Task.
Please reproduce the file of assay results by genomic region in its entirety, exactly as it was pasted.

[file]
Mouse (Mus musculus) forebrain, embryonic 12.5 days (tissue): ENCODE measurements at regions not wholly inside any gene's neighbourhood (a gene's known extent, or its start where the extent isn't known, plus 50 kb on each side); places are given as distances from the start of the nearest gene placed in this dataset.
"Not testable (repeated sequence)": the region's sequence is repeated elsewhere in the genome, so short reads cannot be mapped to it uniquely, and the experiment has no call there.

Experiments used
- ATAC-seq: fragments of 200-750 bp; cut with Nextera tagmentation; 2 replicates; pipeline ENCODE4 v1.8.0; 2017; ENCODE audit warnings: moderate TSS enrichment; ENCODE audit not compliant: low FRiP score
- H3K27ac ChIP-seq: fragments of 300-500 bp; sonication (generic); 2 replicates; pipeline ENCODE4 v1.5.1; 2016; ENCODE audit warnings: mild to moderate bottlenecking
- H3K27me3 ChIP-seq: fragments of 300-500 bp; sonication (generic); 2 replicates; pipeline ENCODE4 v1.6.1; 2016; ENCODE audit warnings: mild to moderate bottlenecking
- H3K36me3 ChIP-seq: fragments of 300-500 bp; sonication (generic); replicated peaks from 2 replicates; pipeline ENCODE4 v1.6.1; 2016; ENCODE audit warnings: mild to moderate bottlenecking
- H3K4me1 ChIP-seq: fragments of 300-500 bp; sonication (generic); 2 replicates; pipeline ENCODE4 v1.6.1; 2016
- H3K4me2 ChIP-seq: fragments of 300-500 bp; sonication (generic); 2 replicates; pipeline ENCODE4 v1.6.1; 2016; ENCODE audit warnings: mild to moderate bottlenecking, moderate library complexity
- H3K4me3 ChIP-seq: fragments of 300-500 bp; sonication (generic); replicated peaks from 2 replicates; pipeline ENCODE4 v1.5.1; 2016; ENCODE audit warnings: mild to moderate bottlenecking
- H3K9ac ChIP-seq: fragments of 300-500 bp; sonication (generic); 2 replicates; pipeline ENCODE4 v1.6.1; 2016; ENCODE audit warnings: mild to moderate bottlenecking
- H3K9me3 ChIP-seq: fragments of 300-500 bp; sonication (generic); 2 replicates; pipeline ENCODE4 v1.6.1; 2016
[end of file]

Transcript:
Mouse (Mus musculus) forebrain, embryonic 12.5 days (tissue): ENCODE measurements at regions not wholly inside any gene's neighbourhood (a gene's known extent, or its start where the extent isn't known, plus 50 kb on each side); places are given as distances from the start of the nearest gene placed in this dataset.
"Not testable (repeated sequence)": the region's sequence is repeated elsewhere in the genome, so short reads cannot be mapped to it uniquely, and the experiment has no call there.

Experiments used
- ATAC-seq: fragments of 200-750 bp; cut with Nextera tagmentation; 2 replicates; pipeline ENCODE4 v1.8.0; 2017; ENCODE audit warnings: moderate TSS enrichment; ENCODE audit not compliant: low FRiP score
- H3K27ac ChIP-seq: fragments of 300-500 bp; sonication (generic); 2 replicates; pipeline ENCODE4 v1.5.1; 2016; ENCODE audit warnings: mild to moderate bottlenecking
- H3K27me3 ChIP-seq: fragments of 300-500 bp; sonication (generic); 2 replicates; pipeline ENCODE4 v1.6.1; 2016; ENCODE audit warnings: mild to moderate bottlenecking
- H3K36me3 ChIP-seq: fragments of 300-500 bp; sonication (generic); replicated peaks from 2 replicates; pipeline ENCODE4 v1.6.1; 2016; ENCODE audit warnings: mild to moderate bottlenecking
- H3K4me1 ChIP-seq: fragments of 300-500 bp; sonication (generic); 2 replicates; pipeline ENCODE4 v1.6.1; 2016
- H3K4me2 ChIP-seq: fragments of 300-500 bp; sonication (generic); 2 replicates; pipeline ENCODE4 v1.6.1; 2016; ENCODE audit warnings: mild to moderate bottlenecking, moderate library complexity
- H3K4me3 ChIP-seq: fragments of 300-500 bp; sonication (generic); replicated peaks from 2 replicates; pipeline ENCODE4 v1.5.1; 2016; ENCODE audit warnings: mild to moderate bottlenecking
- H3K9ac ChIP-seq: fragments of 300-500 bp; sonication (generic); 2 replicates; pipeline ENCODE4 v1.6.1; 2016; ENCODE audit warnings: mild to moderate bottlenecking
- H3K9me3 ChIP-seq: fragments of 300-500 bp; sonication (generic); 2 replicates; pipeline ENCODE4 v1.6.1; 2016